Here's a recipe for an apple clafoutis sweetened with maple syrup and spiced with a little freshly grated nutmeg. If you want to skip straight to the apple clafoutis recipe, click here.
I called these clafoutis, but actually, the French baking term for these is flognardes. Clafoutis are made with cherries. I used apples, not cherries. So, to be "correct", these are flognardes. Clafoutis and flognardes are made from a sweet, eggy custard batter that has a little flour to help them set. Both desserts puff up in the oven as the custard bakes and then they shrink back a little as they cool.
I used sliced apples to garnish this dessert to show them off, and diced apples folded into the batter. To make the dessert easier, you can just dice all the apples and sauté them before folding into the batter. The results will be just as tasty as if you garnished with sliced apple, though they will look a little different. The egg custard batter puffs up like crazy in the oven, like a Dutch baby, and then it settles down as the ramekins cool. These are great on a crisp fall day. Easy to make, and absolute comfort food for when you are going through a life crisis.
Maple Apple Clafoutis
- 14 grams unsalted butter to grease ramekins
- 13 grams granulated sugar for the ramekins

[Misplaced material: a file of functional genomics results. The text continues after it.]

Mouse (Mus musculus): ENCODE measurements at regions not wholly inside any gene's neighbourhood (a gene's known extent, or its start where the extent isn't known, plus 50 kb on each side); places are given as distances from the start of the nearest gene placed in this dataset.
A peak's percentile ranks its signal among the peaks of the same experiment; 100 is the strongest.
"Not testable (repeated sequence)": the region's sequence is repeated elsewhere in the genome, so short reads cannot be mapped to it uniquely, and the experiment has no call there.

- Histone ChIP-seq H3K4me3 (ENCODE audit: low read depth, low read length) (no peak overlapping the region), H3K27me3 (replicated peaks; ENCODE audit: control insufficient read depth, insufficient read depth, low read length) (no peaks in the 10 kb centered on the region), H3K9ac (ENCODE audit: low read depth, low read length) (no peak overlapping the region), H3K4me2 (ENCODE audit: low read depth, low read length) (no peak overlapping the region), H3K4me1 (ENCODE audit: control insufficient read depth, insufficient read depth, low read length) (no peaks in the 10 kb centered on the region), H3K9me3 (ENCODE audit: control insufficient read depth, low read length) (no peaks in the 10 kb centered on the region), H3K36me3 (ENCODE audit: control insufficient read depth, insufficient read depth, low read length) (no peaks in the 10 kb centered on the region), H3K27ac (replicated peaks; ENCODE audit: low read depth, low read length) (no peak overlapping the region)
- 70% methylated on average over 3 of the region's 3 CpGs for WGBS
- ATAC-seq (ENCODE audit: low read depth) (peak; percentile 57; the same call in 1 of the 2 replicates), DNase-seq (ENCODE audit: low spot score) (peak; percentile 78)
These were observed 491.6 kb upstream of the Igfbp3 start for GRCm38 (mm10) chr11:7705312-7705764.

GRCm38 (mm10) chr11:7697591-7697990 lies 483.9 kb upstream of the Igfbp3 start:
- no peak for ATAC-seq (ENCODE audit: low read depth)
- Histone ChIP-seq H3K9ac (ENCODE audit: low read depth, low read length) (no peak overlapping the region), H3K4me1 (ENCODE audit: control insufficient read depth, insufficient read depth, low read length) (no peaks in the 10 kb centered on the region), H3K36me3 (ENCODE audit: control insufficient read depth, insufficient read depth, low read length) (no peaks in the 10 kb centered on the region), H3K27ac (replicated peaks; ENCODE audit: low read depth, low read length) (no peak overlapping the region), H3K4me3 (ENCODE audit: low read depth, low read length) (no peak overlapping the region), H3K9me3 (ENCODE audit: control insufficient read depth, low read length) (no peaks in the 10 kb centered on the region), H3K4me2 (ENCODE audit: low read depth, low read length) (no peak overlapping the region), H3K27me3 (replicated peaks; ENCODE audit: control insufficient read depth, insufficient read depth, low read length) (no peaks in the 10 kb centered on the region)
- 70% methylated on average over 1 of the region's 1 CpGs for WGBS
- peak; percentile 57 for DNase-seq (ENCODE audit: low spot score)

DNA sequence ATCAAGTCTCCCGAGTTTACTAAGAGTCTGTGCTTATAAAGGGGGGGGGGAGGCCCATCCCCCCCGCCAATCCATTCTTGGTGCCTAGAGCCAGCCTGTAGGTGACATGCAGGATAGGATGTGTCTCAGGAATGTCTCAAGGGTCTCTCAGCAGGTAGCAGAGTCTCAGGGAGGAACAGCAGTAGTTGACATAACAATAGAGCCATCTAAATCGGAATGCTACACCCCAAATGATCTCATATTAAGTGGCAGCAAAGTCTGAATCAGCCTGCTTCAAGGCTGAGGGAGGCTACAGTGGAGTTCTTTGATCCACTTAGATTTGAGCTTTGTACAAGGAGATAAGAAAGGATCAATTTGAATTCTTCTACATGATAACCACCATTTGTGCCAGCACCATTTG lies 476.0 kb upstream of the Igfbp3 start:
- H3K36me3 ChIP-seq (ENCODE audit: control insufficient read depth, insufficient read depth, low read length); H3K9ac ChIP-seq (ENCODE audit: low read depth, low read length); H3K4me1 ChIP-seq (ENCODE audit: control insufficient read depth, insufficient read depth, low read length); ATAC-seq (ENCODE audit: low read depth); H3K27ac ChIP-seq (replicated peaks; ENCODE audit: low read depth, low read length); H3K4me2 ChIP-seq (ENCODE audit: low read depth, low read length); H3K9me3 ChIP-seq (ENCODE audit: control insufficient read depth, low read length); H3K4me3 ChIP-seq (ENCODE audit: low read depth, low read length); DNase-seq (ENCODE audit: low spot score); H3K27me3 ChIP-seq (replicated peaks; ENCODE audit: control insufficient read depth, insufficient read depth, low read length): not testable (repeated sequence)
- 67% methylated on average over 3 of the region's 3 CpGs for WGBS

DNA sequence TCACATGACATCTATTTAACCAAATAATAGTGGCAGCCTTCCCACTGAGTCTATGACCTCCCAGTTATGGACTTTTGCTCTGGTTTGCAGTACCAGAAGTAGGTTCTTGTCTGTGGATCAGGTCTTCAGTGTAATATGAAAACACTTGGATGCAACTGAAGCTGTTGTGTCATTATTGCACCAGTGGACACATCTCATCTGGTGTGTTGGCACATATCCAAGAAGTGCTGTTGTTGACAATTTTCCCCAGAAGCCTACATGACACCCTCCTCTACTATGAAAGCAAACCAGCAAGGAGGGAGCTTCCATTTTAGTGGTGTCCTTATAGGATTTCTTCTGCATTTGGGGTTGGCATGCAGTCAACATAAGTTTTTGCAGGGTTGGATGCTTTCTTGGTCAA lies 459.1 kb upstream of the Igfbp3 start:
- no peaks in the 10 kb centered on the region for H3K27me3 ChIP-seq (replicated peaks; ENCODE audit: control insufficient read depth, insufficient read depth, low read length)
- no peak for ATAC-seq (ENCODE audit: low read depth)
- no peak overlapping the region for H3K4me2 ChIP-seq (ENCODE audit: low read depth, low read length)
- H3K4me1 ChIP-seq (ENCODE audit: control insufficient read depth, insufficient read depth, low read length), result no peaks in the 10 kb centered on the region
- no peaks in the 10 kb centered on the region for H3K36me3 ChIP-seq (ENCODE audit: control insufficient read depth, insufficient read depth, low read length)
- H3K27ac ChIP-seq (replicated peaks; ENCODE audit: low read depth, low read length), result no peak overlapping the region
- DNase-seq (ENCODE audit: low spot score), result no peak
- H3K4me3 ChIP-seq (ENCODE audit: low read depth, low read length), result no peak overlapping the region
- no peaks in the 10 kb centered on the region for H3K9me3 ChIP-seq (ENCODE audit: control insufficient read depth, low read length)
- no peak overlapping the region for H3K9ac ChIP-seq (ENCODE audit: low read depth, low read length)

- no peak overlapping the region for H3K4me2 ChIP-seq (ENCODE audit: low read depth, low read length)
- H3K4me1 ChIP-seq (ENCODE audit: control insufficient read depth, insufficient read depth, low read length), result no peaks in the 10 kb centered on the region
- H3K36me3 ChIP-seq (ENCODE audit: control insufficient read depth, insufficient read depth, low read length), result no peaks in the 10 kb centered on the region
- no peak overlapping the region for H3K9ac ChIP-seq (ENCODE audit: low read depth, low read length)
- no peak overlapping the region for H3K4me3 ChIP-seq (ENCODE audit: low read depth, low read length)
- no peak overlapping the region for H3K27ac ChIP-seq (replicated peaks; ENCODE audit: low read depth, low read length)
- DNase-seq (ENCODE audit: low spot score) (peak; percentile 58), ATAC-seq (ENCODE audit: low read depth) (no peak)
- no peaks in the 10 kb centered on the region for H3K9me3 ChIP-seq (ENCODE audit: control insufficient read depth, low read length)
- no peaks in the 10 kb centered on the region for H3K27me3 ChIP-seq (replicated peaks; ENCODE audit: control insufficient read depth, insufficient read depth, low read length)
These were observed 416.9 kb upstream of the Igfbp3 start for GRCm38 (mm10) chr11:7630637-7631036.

- 28 grams unsalted butter
- 3 Cortland apple(s) approximately 350 grams of apple total—I used small apples, prepping 5 slices to decorate tops, the rest of the apple was diced
- 30 mL pure maple syrup
- 313 mL whole milk (3.25 % fat)
- 3 large egg(s)
- 50 grams granulated sugar
- 30 mL pure maple syrup
- 83 grams bleached all-purpose flour
- ground nutmeg
- pure maple syrup
- Preheat the oven to 400 °F (200 °C). Grease 5 ramekins with a tablespoon of butter and then coat with granulated sugar with a tablespoon of granulated sugar (use more if needed).
- Heat a large skillet. Melt the butter then add the apple and cook until soft. Add the 2 tablespoon maple syrup and toss delicately to coat. Remove from heat and set aside to cool completely.
- Meanwhile, whisk together the milk, eggs, 4 tablespoon granulated sugar, 2 tablespoon maple syrup, and the flour. Pour through a fine mesh sieve to work out any lumps, then whisk in the freshly grated nutmeg.
- Divide the cooked diced apples between the 5 ramekins, then pour the batter over top. Top each with a slice of cooked apple.
- Bake for about 30 minutes, until they are puffed and set.
- Let cool slightly before serving. You can brush the tops with a little extra maple syrup and sprinkle with a little more nutmeg before serving.